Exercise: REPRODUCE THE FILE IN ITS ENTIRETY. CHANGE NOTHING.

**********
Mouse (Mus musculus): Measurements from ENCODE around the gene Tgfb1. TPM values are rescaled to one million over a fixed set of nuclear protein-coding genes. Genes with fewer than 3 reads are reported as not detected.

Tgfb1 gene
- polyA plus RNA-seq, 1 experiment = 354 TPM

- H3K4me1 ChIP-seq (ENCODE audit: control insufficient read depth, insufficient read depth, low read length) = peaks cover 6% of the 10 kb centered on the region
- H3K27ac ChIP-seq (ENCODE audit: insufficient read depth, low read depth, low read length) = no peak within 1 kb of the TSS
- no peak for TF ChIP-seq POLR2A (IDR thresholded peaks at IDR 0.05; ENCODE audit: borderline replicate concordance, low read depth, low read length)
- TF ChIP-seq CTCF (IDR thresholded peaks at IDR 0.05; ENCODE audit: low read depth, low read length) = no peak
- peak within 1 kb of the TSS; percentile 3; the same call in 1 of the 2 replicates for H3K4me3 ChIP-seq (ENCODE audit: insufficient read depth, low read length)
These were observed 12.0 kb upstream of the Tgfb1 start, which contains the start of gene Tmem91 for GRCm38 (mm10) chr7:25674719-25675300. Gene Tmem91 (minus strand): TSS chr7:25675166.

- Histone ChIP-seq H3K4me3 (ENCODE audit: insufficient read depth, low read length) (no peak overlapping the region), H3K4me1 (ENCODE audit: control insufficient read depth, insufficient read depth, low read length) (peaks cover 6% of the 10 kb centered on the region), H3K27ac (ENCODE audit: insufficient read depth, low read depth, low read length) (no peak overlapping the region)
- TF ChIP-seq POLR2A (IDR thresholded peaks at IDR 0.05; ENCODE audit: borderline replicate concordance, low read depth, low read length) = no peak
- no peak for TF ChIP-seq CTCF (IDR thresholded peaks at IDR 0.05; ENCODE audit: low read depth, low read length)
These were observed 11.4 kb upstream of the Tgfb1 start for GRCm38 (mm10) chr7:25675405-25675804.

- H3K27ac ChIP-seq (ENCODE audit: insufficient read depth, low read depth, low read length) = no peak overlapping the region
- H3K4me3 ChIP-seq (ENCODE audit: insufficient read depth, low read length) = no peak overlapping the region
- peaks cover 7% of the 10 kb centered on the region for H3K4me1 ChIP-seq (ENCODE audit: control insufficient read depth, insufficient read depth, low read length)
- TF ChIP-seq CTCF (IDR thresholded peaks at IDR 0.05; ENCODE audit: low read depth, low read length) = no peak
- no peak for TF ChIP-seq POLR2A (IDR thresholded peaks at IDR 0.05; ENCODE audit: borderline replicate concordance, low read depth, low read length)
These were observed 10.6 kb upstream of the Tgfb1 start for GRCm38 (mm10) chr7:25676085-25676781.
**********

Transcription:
Mouse (Mus musculus): Measurements from ENCODE around the gene Tgfb1. TPM values are rescaled to one million over a fixed set of nuclear protein-coding genes. Genes with fewer than 3 reads are reported as not detected.

Tgfb1 gene
- polyA plus RNA-seq, 1 experiment = 354 TPM

- H3K4me1 ChIP-seq (ENCODE audit: control insufficient read depth, insufficient read depth, low read length) = peaks cover 6% of the 10 kb centered on the region
- H3K27ac ChIP-seq (ENCODE audit: insufficient read depth, low read depth, low read length) = no peak within 1 kb of the TSS
- no peak for TF ChIP-seq POLR2A (IDR thresholded peaks at IDR 0.05; ENCODE audit: borderline replicate concordance, low read depth, low read length)
- TF ChIP-seq CTCF (IDR thresholded peaks at IDR 0.05; ENCODE audit: low read depth, low read length) = no peak
- peak within 1 kb of the TSS; percentile 3; the same call in 1 of the 2 replicates for H3K4me3 ChIP-seq (ENCODE audit: insufficient read depth, low read length)
These were observed 12.0 kb upstream of the Tgfb1 start, which contains the start of gene Tmem91 for GRCm38 (mm10) chr7:25674719-25675300. Gene Tmem91 (minus strand): TSS chr7:25675166.

- Histone ChIP-seq H3K4me3 (ENCODE audit: insufficient read depth, low read length) (no peak overlapping the region), H3K4me1 (ENCODE audit: control insufficient read depth, insufficient read depth, low read length) (peaks cover 6% of the 10 kb centered on the region), H3K27ac (ENCODE audit: insufficient read depth, low read depth, low read length) (no peak overlapping the region)
- TF ChIP-seq POLR2A (IDR thresholded peaks at IDR 0.05; ENCODE audit: borderline replicate concordance, low read depth, low read length) = no peak
- no peak for TF ChIP-seq CTCF (IDR thresholded peaks at IDR 0.05; ENCODE audit: low read depth, low read length)
These were observed 11.4 kb upstream of the Tgfb1 start for GRCm38 (mm10) chr7:25675405-25675804.

- H3K27ac ChIP-seq (ENCODE audit: insufficient read depth, low read depth, low read length) = no peak overlapping the region
- H3K4me3 ChIP-seq (ENCODE audit: insufficient read depth, low read length) = no peak overlapping the region
- peaks cover 7% of the 10 kb centered on the region for H3K4me1 ChIP-seq (ENCODE audit: control insufficient read depth, insufficient read depth, low read length)
- TF ChIP-seq CTCF (IDR thresholded peaks at IDR 0.05; ENCODE audit: low read depth, low read length) = no peak
- no peak for TF ChIP-seq POLR2A (IDR thresholded peaks at IDR 0.05; ENCODE audit: borderline replicate concordance, low read depth, low read length)
These were observed 10.6 kb upstream of the Tgfb1 start for GRCm38 (mm10) chr7:25676085-25676781.